Don’t Fire An Employee Because Of A Jealous Spouse

Recently, a New York State Court of Appeals restored a gender discrimination case against a wellness clinic. Both defendants were co-owners of the establishment and were husband and wife. The husband had hired the plaintiff in the case as a massage therapist and yoga instructor.  The husband acted as the plaintiff’s supervisor and had a professional relationship during her tenure.  However, he told Plaintiff that his wife was jealous because she was “too cute.”

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Beware of Signing Employment Contracts with Restrictive Covenants

Restrictive covenants are provisions in employment agreements that prohibit a person from working for a competitor after leaving his or her employer. The effect of such clauses varies greatly. In addition from limiting a former employee’s job opportunities, a restrictive covenant allows an employer to restrict the former employee from starting a business or forming a venture with others that competes against the former employer; contacting or soliciting former or current customers or employees of the former employer; and using confidential knowledge, trade secrets and other privileged information learned while working for the former employer. Many employers also place time and geographical restrictions in these covenants.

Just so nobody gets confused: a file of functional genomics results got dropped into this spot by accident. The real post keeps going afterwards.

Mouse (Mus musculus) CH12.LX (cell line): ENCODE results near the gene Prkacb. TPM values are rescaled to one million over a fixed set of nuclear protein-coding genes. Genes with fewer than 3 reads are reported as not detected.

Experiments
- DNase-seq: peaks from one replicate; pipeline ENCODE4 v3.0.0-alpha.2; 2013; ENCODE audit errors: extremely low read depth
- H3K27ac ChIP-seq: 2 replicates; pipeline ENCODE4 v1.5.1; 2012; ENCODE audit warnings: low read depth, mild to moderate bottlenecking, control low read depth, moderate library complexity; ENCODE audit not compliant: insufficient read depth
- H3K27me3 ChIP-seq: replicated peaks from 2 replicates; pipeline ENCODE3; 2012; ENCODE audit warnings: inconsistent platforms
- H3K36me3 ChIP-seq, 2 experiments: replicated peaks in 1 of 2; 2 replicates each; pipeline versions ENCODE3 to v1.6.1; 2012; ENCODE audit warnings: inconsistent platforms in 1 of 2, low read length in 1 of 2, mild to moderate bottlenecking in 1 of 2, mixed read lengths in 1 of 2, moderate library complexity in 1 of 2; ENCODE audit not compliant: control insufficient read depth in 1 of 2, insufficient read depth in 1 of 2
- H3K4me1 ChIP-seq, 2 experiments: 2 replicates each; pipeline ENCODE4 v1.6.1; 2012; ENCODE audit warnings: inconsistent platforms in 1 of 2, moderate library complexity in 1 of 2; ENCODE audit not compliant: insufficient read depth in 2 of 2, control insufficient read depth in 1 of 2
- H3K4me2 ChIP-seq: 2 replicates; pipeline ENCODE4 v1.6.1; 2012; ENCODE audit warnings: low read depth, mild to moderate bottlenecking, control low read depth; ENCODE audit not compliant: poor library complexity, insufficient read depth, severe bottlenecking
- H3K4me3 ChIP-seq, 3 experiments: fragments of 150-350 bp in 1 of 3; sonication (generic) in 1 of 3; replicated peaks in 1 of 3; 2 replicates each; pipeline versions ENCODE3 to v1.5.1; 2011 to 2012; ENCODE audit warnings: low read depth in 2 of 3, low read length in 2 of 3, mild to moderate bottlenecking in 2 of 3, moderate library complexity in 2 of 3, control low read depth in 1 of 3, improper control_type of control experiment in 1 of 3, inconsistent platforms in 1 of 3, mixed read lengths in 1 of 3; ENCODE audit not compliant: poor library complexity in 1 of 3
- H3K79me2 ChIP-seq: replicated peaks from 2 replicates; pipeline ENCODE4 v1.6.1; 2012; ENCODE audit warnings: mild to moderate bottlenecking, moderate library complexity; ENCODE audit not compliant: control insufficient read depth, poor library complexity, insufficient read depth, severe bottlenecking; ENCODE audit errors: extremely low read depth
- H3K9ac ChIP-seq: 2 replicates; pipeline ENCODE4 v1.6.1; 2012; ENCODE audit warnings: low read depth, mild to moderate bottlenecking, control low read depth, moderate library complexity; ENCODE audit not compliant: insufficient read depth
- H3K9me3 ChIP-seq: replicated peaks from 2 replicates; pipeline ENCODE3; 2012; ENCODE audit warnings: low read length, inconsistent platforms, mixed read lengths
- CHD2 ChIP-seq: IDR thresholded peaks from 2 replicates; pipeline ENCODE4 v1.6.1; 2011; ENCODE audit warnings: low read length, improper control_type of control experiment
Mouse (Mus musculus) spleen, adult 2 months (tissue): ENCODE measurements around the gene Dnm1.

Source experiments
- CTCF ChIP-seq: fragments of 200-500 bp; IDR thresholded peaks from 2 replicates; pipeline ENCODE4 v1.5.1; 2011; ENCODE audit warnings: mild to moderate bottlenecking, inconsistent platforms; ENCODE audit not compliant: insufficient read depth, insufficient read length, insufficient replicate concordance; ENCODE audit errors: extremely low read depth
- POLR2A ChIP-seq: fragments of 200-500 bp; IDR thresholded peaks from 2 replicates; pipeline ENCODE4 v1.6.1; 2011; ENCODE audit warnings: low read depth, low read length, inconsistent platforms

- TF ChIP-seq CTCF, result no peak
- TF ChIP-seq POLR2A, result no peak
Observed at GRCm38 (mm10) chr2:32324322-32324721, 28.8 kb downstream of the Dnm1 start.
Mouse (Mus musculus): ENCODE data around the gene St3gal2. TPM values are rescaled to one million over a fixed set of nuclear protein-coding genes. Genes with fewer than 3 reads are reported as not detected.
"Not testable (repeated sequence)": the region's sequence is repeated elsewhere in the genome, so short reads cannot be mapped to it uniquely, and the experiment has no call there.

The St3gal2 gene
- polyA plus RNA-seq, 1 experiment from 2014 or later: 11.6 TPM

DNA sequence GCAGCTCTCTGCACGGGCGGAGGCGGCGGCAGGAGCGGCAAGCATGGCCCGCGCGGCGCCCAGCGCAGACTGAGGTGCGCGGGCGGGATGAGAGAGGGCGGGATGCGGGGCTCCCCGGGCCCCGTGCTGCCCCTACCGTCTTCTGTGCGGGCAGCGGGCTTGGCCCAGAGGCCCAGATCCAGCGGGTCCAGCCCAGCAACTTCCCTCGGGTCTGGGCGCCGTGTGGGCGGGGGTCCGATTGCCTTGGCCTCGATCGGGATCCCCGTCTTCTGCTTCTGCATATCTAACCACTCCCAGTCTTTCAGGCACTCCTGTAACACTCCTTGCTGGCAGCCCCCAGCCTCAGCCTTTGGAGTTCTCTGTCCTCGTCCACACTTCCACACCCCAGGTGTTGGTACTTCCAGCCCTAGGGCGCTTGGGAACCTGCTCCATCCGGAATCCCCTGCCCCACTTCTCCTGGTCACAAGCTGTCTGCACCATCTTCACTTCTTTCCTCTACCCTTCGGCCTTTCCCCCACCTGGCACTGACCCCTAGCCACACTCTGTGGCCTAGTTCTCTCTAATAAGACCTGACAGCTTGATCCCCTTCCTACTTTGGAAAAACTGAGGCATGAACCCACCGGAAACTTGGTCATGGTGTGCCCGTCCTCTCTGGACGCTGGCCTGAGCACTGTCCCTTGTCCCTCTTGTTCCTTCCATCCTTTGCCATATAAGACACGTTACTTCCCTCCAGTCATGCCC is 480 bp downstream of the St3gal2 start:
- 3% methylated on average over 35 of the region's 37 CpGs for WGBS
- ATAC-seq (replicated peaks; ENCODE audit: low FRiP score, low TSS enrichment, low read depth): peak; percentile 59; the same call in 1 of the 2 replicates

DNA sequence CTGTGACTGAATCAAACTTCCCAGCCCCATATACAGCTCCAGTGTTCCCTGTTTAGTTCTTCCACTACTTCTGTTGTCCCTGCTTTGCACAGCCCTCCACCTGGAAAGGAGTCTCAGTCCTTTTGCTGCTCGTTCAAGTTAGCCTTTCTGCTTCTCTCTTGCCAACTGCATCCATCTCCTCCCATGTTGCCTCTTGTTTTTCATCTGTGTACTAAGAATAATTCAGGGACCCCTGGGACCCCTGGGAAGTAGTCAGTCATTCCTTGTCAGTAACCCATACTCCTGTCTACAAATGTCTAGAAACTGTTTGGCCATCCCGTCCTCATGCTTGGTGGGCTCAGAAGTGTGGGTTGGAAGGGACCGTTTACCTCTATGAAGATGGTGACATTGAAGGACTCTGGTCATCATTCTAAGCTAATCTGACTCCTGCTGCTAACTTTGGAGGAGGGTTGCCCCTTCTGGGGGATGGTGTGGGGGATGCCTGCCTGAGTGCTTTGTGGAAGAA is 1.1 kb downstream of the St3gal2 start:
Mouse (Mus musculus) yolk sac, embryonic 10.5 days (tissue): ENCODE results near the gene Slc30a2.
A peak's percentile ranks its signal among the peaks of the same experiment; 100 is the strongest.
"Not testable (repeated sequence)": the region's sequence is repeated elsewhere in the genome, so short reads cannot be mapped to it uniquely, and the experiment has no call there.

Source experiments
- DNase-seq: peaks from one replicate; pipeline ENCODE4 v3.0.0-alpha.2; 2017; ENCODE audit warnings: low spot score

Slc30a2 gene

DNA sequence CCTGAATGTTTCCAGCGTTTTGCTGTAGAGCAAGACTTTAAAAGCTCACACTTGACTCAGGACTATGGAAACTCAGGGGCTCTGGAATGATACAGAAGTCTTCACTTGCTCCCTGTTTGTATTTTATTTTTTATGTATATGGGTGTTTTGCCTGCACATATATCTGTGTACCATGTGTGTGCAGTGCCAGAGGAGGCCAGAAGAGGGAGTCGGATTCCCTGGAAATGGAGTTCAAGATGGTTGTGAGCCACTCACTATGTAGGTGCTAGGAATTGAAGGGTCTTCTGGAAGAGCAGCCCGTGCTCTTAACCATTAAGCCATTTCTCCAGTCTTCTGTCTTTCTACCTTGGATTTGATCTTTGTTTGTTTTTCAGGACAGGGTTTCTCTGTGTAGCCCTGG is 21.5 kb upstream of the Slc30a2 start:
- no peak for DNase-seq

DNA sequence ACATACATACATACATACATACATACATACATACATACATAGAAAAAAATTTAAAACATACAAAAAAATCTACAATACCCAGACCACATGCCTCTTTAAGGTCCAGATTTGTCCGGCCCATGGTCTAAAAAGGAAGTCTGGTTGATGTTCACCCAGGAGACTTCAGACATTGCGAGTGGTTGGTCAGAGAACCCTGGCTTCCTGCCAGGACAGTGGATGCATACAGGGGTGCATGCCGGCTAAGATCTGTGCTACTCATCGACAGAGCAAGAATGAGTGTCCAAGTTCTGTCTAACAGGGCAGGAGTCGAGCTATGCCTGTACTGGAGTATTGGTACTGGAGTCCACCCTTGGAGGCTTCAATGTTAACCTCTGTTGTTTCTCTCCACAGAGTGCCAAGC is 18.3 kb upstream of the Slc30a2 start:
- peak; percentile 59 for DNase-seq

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Understanding Wrongful Termination

Many circumstances can result in the termination of employment. A firing is often a traumatic and destabilizing event. While these unfortunate occurrences may seem untimely, unfair, and unsubstantiated; the termination may not always qualify as “wrongful.”

What is Wrongful Termination?

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